I got a rejection recently. This was not a shock, to be sure; I've gotten many and I will get more. I've almost begun to expect them. Nonetheless, even when I anticipate rejections they still make me feel awful. After I read the email, I thought through my reaction and pinpointed an uncomfortable feeling. I was embarrassed.
For those of us who go up for highly competitive opportunities on a regular basis, the danger is not merely that we will face disappointment. It is that disappointments will accumulate in such a way that we start believing something is wrong with us. When we audition or apply, we allow ourselves to consider that we might succeed. In other words, we hope. The feeling of embarrassment seeps in after bad news when that nasty little thought, "I'm not good enough," echoes back, "and I should have known better than to think I was." For me, the most challenging part of coping with rejection is resisting the temptation to turn around and call my hope foolish.
Say I get a rejection from one company after sending a recording I was proud of. I'll start to worry that something was wrong with the recording. Maybe I shouldn't be proud of it. Maybe I shouldn't use that recording again. Maybe, in fact, there's something wrong besides just the recording. Is something wrong with my sound, my presence, my body? My judgment? This shame spiral leaves me doubting myself, struggling to practice, and wondering if I should even bother. When we feel shame and embarrassment, our instinct is to hide. Think of hands flying up to cover blushing cheeks.
I can't name how many times I've heard advice like, keep knocking on doors until one opens. The message here may be one of resiliency, but I also think we should bear in mind that someone owns the doors we're supposed to knock on. The doors were made by people and systems according to pre-existing models of power and success — they aren't just there. Secure the yearlong YAP contract! Win the major competition! Get the fellowship! Know the important people! Sing the romantic lead! Publish the book! Because of how regularly these models are reinforced (in schools, professional settings, among friends and online) it's an uphill climb to divorce yourself from the notion that chasing them is the only way to validate your gifts.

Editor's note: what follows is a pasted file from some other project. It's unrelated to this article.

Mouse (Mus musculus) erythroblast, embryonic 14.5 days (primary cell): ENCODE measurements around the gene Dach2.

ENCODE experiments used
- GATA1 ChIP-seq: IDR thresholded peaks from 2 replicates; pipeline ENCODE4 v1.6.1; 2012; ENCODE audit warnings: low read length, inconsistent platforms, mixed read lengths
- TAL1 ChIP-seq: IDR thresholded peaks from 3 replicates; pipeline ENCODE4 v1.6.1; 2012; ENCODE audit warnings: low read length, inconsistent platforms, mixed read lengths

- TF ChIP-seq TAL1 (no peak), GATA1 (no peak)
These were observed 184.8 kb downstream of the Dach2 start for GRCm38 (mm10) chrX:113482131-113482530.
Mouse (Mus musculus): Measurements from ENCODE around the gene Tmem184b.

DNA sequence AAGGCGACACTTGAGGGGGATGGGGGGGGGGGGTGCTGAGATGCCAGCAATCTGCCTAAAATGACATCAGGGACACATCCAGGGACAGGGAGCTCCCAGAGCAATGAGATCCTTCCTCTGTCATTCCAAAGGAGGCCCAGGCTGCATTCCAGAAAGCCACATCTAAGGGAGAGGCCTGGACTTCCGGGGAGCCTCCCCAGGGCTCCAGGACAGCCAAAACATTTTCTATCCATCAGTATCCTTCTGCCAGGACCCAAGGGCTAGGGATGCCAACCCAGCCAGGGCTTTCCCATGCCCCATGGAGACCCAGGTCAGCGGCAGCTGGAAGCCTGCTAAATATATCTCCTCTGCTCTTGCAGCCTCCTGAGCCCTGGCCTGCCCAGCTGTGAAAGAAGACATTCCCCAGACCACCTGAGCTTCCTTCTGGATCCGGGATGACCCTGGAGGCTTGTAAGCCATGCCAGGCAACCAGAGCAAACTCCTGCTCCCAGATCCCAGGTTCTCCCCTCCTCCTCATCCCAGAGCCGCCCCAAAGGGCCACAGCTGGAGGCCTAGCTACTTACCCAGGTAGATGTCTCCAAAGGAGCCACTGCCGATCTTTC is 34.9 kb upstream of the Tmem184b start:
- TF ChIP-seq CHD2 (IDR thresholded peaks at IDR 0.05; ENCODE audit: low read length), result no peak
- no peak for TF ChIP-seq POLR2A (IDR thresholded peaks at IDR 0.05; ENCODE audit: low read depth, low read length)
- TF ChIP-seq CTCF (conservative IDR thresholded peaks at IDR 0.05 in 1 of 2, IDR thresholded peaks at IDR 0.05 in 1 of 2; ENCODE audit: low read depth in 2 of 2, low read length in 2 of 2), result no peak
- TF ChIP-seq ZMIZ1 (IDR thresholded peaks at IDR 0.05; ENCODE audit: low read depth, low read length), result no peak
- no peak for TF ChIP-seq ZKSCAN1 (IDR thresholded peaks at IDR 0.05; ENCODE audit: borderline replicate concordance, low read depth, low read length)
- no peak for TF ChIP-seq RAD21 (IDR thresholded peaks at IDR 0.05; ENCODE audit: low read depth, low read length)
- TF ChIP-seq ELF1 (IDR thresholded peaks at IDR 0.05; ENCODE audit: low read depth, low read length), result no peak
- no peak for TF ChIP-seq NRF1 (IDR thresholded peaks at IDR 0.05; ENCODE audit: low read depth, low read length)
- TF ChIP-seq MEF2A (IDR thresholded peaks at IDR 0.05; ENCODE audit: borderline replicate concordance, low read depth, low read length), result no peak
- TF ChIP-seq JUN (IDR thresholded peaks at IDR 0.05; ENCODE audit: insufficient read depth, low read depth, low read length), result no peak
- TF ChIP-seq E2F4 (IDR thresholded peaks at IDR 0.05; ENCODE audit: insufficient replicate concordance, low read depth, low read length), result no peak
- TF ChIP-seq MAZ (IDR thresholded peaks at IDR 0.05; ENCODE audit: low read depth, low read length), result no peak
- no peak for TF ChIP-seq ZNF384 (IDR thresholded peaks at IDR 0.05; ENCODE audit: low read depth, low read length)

Maybe even more crucially, we should empower ourselves to consider whether or not the thing on the other side of the door is something we ultimately want. In the case of my recent rejection, I had pondered this question at length before receiving the news. While I was open to the opportunity, I wasn't sure it was quite the right fit. Clarity of this sort will not prevent us from experiencing shame, but it can help us make space for our feelings, speak about them, and begin healing.
It can also help us get a clearer picture of what we do want. Even when a rejection suggests a need for improvement, we can empower ourselves to determine the conditions and urgency of that need. We can recognize that feedback is often geared toward making us more competitive (or more useful) in certain spaces. We can consider that those spaces aren't the only conceivable ones, and maybe not even the best ones for us. Finally, we can begin to recover a sense of hope that sees beyond spaces and opportunities that already exist to dream of what else could be.
Doors remain closed all of the time, and it can be tempting to believe we're trapped in a hallway of perpetual failure. But embarrassment is a distraction. It both stems from and reenforces the notion that we can't be valuable unless some person or place assigns value to us. It insulates the notion that we need fixing, and it makes us afraid of hope. To mistake any instance of rejection for proof that something is wrong with us is to give people who own doors dominion over us. It assigns them as the ultimate arbiters of what is good, and there is no such authority under the sun.